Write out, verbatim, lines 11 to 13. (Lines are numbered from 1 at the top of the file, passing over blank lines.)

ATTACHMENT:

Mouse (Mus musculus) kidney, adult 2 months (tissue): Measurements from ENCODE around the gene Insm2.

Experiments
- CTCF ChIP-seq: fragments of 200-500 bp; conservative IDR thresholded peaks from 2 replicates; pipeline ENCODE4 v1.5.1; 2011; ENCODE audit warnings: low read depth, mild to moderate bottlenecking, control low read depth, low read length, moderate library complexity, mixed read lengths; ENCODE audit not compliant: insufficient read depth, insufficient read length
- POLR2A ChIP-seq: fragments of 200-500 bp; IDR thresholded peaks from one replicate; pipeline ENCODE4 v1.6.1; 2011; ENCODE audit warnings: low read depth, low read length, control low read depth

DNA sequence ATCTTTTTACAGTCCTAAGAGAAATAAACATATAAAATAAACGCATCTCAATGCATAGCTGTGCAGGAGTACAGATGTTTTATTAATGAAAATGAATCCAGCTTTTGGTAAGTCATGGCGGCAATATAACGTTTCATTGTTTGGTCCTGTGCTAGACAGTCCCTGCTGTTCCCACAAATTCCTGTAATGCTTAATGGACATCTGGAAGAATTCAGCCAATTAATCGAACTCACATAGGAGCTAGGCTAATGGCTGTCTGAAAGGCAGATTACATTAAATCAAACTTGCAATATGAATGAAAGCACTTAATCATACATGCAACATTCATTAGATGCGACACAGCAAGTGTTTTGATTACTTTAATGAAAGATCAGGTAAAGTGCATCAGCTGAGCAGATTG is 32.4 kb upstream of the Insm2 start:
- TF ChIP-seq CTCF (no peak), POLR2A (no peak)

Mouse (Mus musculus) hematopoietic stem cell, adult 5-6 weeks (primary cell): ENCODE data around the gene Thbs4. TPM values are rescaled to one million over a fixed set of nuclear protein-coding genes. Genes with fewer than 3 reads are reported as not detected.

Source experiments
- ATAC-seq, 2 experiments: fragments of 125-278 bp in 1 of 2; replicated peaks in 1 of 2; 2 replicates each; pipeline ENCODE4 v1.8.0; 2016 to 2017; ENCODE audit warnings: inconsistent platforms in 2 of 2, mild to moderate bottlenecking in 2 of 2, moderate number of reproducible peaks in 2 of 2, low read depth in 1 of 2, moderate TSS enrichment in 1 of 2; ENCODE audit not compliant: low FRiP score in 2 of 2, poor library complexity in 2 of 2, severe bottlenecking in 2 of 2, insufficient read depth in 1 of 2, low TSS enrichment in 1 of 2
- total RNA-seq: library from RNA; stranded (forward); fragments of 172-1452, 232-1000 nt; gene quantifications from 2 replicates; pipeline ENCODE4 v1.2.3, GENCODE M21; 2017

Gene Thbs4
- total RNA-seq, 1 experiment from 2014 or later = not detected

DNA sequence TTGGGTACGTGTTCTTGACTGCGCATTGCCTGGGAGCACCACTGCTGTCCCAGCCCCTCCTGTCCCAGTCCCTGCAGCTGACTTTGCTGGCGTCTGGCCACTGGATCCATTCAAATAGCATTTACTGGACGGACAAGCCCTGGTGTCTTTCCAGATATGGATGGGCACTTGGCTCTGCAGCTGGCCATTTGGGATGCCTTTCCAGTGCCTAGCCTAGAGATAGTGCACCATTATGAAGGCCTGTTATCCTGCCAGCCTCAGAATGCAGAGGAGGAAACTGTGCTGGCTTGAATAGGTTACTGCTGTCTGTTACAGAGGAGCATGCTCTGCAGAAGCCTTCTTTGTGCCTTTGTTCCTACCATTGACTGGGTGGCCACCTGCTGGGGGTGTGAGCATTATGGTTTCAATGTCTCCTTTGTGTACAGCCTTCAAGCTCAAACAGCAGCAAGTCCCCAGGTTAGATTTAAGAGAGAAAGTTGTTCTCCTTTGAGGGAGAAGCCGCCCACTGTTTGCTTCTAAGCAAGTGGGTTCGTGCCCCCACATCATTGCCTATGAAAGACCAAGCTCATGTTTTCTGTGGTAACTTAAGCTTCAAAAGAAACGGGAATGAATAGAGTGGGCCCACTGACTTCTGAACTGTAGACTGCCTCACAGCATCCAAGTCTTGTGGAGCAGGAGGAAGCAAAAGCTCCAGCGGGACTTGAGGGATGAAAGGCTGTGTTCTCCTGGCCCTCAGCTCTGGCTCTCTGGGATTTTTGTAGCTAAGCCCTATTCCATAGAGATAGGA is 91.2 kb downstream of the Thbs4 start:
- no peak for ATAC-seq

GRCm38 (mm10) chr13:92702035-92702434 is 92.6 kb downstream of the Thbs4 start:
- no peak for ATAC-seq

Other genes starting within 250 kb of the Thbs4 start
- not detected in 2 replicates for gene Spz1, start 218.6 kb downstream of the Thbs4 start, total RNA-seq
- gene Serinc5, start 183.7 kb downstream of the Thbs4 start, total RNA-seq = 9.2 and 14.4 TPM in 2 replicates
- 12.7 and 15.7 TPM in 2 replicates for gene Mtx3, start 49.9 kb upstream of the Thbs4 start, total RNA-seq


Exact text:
Gene Thbs4
- total RNA-seq, 1 experiment from 2014 or later = not detected

DNA sequence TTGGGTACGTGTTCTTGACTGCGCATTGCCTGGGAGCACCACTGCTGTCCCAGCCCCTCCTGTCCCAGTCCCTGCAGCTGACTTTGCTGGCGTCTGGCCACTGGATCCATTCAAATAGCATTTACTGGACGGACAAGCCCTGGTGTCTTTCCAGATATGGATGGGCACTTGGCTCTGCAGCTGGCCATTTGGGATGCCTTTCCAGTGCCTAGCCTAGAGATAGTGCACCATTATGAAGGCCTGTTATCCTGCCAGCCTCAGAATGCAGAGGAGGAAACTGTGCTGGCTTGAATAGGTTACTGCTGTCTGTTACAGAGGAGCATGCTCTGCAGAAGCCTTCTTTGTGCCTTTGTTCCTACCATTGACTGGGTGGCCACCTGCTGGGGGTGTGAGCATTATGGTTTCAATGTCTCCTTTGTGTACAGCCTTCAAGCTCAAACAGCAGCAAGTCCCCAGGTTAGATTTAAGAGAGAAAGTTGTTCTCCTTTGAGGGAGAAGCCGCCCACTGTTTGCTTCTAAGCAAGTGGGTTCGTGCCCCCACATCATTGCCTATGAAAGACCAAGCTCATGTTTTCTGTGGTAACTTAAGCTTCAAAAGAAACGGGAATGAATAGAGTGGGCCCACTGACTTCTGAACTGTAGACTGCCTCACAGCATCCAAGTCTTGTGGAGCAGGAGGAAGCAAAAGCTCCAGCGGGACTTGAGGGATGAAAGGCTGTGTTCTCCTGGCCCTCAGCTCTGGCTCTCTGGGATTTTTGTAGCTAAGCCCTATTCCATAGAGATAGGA is 91.2 kb downstream of the Thbs4 start: